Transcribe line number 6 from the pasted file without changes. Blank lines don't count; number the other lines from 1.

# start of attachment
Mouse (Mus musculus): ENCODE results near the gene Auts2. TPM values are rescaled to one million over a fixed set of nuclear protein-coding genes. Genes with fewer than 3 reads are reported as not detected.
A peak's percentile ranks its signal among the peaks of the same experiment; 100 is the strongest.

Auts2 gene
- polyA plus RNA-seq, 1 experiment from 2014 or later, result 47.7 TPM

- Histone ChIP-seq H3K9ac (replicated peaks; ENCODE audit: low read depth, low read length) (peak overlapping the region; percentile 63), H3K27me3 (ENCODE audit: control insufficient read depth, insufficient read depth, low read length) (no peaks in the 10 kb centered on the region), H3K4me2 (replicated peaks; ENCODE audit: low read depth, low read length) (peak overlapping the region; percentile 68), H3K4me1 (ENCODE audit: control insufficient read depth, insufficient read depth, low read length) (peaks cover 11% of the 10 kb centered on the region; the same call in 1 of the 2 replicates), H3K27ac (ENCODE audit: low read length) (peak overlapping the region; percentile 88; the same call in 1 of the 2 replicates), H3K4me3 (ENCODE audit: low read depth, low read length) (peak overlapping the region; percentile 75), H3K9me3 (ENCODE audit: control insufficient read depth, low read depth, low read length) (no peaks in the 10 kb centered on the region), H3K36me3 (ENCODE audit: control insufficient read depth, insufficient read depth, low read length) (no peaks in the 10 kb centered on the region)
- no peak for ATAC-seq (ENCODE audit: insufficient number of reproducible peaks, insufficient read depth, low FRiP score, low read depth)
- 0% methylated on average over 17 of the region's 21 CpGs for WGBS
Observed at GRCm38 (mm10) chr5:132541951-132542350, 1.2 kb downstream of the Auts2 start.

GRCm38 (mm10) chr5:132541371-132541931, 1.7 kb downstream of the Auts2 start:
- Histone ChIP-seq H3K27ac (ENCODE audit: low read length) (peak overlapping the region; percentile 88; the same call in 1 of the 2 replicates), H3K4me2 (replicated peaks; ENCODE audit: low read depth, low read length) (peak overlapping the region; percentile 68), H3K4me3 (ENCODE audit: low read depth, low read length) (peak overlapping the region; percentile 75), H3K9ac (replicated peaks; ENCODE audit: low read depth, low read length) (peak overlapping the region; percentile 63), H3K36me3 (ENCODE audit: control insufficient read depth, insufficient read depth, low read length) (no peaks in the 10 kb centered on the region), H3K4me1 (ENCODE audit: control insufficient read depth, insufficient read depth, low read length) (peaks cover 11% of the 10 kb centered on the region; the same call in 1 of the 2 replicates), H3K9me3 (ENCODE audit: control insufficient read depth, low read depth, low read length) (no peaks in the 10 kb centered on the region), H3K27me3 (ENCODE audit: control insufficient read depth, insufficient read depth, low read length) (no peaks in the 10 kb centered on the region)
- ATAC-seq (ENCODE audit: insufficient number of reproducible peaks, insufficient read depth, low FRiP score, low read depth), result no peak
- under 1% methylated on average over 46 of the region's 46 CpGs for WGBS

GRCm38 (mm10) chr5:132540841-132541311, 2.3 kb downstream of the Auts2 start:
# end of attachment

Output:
- no peak for ATAC-seq (ENCODE audit: insufficient number of reproducible peaks, insufficient read depth, low FRiP score, low read depth)